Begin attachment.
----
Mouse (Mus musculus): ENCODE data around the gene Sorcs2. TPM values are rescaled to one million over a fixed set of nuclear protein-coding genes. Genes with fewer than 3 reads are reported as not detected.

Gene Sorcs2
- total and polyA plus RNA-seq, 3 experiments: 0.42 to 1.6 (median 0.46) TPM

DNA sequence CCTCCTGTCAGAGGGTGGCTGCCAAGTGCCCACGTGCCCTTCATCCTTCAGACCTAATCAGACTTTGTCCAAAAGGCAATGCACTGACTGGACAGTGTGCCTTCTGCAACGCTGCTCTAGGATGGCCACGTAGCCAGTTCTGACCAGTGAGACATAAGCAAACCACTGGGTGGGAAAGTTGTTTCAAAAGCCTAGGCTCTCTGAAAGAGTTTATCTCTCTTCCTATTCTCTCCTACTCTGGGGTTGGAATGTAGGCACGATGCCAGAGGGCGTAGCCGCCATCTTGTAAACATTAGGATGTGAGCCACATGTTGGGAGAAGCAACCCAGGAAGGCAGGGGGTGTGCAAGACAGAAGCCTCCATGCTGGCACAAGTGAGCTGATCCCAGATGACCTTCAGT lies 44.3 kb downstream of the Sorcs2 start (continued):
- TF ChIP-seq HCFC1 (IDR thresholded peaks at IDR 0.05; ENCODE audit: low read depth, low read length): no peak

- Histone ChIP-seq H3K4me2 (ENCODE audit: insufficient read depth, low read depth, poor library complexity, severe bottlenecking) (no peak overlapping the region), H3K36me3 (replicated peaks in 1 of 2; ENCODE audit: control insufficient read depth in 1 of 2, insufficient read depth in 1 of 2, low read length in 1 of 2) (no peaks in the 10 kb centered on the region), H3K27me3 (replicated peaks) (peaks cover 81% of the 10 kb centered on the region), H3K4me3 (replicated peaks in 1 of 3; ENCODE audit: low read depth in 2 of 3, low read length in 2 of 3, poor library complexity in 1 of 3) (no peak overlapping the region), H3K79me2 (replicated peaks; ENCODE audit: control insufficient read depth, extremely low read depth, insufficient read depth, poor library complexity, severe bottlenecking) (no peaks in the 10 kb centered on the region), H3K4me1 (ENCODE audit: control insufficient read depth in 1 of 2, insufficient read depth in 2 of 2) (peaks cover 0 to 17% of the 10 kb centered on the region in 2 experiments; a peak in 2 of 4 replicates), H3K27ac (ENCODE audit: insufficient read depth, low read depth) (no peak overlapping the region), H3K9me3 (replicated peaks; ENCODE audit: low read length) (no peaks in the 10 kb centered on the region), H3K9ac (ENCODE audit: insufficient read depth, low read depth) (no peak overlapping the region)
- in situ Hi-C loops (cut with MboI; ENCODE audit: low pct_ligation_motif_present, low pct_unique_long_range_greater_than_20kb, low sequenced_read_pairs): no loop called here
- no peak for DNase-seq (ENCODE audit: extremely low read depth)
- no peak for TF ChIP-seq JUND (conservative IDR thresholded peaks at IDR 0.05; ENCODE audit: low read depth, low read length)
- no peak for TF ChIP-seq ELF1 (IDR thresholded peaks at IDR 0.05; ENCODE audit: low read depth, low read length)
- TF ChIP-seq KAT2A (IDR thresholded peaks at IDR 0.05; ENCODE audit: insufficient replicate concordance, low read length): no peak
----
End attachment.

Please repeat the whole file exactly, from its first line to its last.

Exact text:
Mouse (Mus musculus): ENCODE data around the gene Sorcs2. TPM values are rescaled to one million over a fixed set of nuclear protein-coding genes. Genes with fewer than 3 reads are reported as not detected.

Gene Sorcs2
- total and polyA plus RNA-seq, 3 experiments: 0.42 to 1.6 (median 0.46) TPM

DNA sequence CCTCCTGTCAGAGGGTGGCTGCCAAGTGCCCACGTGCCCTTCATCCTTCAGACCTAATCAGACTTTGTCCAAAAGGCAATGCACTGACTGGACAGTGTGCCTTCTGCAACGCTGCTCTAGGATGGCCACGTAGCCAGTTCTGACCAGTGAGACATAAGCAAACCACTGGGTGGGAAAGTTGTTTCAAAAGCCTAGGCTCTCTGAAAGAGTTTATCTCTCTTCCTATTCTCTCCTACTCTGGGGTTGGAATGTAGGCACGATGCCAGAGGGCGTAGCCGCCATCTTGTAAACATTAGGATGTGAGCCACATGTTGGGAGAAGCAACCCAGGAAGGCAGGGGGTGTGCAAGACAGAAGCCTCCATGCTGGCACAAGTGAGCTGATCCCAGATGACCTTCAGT lies 44.3 kb downstream of the Sorcs2 start (continued):
- TF ChIP-seq HCFC1 (IDR thresholded peaks at IDR 0.05; ENCODE audit: low read depth, low read length): no peak

- Histone ChIP-seq H3K4me2 (ENCODE audit: insufficient read depth, low read depth, poor library complexity, severe bottlenecking) (no peak overlapping the region), H3K36me3 (replicated peaks in 1 of 2; ENCODE audit: control insufficient read depth in 1 of 2, insufficient read depth in 1 of 2, low read length in 1 of 2) (no peaks in the 10 kb centered on the region), H3K27me3 (replicated peaks) (peaks cover 81% of the 10 kb centered on the region), H3K4me3 (replicated peaks in 1 of 3; ENCODE audit: low read depth in 2 of 3, low read length in 2 of 3, poor library complexity in 1 of 3) (no peak overlapping the region), H3K79me2 (replicated peaks; ENCODE audit: control insufficient read depth, extremely low read depth, insufficient read depth, poor library complexity, severe bottlenecking) (no peaks in the 10 kb centered on the region), H3K4me1 (ENCODE audit: control insufficient read depth in 1 of 2, insufficient read depth in 2 of 2) (peaks cover 0 to 17% of the 10 kb centered on the region in 2 experiments; a peak in 2 of 4 replicates), H3K27ac (ENCODE audit: insufficient read depth, low read depth) (no peak overlapping the region), H3K9me3 (replicated peaks; ENCODE audit: low read length) (no peaks in the 10 kb centered on the region), H3K9ac (ENCODE audit: insufficient read depth, low read depth) (no peak overlapping the region)
- in situ Hi-C loops (cut with MboI; ENCODE audit: low pct_ligation_motif_present, low pct_unique_long_range_greater_than_20kb, low sequenced_read_pairs): no loop called here
- no peak for DNase-seq (ENCODE audit: extremely low read depth)
- no peak for TF ChIP-seq JUND (conservative IDR thresholded peaks at IDR 0.05; ENCODE audit: low read depth, low read length)
- no peak for TF ChIP-seq ELF1 (IDR thresholded peaks at IDR 0.05; ENCODE audit: low read depth, low read length)
- TF ChIP-seq KAT2A (IDR thresholded peaks at IDR 0.05; ENCODE audit: insufficient replicate concordance, low read length): no peak